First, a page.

The demand for risk-reducing mastectomy (RRM) to avoid breast cancer has increased over the last several years, and knowledge of the outcome after this prophylactic surgical procedure is important. The primary aim of this study was to prospectively compare breast sensibility before and after RRM in a consecutive series of women. The study also investigated whether the nipples were less numb if the nipple areola complexes (NACs) were spared compared with regrafted nipple tips. Forty-six women who selected bilateral RRM with immediate reconstruction using implants at the Karolinska University Hospital, Solna, Stockholm, Sweden, were included in the study. The median patient age at the time of surgery was 39 years (range 26-58). All patients were evaluated preoperatively and at least 2 years postoperatively (median 29 months). Tactile, thermal and nociceptive cutaneous sensibilities were studied with quantitative techniques. The patients at the postoperative evaluation completed a questionnaire about subjective feelings in both breasts. The results showed that breast sensibility is significantly impaired after RRM. Additionally, the ability to experience sexual sensations in the breast is often lost. An NAC-sparing surgery did not result in better nipple sensibility.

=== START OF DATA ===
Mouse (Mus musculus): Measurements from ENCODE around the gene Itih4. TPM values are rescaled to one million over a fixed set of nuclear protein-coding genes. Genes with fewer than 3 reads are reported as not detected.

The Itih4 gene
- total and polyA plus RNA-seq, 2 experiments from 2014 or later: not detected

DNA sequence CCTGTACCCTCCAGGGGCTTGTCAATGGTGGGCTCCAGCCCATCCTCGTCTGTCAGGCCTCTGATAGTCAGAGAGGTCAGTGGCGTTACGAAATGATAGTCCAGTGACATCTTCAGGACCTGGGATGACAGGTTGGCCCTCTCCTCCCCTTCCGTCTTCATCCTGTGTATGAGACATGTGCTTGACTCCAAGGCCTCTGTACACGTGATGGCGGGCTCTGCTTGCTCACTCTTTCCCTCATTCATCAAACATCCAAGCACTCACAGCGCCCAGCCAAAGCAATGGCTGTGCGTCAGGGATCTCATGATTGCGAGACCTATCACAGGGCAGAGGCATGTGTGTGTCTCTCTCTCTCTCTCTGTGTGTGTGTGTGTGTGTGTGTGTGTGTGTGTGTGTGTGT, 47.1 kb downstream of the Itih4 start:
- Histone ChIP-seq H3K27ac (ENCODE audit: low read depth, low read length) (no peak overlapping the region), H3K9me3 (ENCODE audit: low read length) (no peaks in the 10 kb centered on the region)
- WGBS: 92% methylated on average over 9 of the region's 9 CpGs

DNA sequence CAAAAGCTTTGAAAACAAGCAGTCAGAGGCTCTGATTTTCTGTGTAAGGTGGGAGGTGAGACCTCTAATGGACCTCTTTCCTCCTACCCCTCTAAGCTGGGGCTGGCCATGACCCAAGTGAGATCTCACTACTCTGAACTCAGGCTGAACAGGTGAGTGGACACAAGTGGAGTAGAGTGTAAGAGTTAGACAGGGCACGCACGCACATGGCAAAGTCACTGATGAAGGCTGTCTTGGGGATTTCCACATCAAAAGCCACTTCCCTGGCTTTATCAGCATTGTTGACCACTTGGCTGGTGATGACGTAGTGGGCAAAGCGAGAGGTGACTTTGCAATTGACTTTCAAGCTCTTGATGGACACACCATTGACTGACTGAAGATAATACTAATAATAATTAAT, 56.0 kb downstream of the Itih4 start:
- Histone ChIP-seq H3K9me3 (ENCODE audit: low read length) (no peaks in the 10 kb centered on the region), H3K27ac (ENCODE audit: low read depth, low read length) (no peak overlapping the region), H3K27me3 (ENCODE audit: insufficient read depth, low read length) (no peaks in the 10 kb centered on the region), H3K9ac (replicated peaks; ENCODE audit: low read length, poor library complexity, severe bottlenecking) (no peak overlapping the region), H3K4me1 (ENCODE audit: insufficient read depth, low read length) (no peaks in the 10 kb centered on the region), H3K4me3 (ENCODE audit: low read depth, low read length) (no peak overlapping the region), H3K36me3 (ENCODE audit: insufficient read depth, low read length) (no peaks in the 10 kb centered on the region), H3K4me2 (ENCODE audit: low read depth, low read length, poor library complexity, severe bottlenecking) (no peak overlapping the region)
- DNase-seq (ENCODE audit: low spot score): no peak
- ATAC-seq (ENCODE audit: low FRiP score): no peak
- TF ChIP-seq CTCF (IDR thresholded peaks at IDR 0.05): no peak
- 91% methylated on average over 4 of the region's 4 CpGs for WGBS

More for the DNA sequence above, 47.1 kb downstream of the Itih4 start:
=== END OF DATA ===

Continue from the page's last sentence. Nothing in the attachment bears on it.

Keywords: Breast; Prophylactic; Risk-reducing mastectomy; Sensibility; Sensitivity.
Copyright © 2013 British Association of Plastic, Reconstructive and Aesthetic Surgeons. Published by Elsevier Ltd. All rights reserved.